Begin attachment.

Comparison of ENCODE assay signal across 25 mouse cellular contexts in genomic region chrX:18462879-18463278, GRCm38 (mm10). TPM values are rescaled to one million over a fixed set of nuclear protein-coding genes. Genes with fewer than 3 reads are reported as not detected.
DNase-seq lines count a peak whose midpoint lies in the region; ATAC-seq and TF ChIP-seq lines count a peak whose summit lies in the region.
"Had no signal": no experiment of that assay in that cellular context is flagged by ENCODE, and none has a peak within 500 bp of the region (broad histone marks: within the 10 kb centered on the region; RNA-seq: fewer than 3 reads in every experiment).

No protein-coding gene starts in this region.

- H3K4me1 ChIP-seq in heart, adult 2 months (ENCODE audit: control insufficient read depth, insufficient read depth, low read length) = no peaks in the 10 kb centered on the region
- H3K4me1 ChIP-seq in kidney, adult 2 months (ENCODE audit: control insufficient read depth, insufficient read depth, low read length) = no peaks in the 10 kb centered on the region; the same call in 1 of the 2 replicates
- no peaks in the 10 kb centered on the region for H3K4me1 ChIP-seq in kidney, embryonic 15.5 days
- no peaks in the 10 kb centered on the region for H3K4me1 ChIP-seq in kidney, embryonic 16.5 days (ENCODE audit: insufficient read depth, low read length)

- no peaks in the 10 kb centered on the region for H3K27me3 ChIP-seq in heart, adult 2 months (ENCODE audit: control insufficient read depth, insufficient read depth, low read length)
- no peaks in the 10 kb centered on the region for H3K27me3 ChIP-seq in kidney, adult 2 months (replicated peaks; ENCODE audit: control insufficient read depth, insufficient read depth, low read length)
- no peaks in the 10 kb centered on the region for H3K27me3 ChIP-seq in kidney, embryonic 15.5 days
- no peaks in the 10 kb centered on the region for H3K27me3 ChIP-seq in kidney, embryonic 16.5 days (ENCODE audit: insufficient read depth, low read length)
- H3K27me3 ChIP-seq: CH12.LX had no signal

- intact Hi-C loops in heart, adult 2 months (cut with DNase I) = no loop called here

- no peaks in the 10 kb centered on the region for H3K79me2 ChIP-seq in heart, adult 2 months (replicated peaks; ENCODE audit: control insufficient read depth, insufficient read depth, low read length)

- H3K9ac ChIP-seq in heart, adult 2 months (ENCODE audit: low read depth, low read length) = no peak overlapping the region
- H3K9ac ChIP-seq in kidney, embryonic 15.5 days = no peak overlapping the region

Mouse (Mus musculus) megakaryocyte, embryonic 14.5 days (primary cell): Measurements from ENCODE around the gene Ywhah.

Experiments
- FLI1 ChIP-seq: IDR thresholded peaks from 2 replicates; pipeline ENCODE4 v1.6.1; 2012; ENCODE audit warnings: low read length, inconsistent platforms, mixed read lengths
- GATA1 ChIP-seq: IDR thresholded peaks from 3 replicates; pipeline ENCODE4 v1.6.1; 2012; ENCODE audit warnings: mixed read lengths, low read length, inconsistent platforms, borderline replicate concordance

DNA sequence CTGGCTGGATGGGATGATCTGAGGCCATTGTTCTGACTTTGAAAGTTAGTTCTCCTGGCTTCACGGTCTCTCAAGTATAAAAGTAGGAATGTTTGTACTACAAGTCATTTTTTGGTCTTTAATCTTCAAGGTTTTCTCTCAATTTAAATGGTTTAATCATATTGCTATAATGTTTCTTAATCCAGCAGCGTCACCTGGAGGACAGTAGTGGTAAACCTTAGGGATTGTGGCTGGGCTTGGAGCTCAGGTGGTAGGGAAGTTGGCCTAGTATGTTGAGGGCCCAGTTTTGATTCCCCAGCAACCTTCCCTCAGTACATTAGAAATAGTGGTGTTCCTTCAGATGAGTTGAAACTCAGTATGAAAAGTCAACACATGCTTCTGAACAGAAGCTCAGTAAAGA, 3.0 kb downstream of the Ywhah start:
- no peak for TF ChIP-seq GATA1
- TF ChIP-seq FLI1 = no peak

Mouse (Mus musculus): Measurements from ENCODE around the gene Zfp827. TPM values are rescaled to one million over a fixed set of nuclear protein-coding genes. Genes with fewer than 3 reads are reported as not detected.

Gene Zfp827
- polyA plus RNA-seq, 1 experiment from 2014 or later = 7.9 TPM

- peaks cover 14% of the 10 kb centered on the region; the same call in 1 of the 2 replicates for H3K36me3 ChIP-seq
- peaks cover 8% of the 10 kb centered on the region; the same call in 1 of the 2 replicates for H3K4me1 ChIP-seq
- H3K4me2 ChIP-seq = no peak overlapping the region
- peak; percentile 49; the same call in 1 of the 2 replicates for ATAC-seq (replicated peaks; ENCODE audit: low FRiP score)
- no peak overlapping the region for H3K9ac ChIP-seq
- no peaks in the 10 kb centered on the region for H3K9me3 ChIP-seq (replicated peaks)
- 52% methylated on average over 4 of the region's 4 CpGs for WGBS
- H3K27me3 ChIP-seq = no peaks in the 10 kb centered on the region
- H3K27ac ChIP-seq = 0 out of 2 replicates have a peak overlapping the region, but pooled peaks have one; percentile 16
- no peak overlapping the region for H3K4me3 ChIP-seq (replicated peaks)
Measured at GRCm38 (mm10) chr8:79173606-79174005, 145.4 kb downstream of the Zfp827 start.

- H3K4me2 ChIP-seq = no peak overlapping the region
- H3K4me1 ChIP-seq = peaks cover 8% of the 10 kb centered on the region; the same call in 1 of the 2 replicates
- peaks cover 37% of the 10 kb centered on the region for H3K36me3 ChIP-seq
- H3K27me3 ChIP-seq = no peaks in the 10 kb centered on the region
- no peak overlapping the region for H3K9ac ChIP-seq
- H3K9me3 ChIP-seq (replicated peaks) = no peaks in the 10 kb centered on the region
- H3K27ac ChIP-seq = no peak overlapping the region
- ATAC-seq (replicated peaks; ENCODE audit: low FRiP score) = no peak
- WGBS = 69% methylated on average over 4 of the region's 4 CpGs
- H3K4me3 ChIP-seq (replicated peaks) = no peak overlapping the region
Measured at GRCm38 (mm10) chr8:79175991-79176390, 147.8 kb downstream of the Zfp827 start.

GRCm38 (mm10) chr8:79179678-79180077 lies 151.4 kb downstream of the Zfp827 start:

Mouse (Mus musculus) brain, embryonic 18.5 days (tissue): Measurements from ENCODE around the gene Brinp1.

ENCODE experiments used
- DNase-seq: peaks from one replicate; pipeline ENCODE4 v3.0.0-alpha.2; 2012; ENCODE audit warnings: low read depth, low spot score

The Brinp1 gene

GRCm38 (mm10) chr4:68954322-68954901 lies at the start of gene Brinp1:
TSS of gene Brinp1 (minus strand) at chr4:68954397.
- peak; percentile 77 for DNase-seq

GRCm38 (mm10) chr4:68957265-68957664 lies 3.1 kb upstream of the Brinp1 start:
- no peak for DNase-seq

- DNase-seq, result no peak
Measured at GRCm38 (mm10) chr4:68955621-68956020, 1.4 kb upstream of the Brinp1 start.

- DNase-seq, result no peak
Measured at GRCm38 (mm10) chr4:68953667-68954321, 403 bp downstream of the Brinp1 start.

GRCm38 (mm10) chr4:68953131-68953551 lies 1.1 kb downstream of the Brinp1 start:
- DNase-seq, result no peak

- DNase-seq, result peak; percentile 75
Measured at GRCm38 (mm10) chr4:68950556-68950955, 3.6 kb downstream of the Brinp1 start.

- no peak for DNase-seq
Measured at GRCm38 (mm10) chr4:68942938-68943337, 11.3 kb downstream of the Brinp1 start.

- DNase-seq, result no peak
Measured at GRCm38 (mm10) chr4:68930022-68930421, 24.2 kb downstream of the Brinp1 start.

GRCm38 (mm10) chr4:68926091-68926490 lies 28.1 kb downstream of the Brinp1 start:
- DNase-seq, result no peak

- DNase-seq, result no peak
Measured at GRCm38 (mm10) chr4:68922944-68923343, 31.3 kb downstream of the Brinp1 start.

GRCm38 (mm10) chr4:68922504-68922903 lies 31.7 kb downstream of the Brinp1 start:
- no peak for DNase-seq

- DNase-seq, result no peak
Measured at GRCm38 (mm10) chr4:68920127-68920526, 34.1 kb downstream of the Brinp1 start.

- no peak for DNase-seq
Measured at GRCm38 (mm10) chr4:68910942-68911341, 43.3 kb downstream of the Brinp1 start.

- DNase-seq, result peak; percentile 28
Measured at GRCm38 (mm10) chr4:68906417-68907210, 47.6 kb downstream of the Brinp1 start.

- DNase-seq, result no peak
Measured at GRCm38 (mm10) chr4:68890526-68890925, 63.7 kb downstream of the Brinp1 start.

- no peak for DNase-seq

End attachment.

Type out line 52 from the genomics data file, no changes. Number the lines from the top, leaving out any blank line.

ENCODE experiments used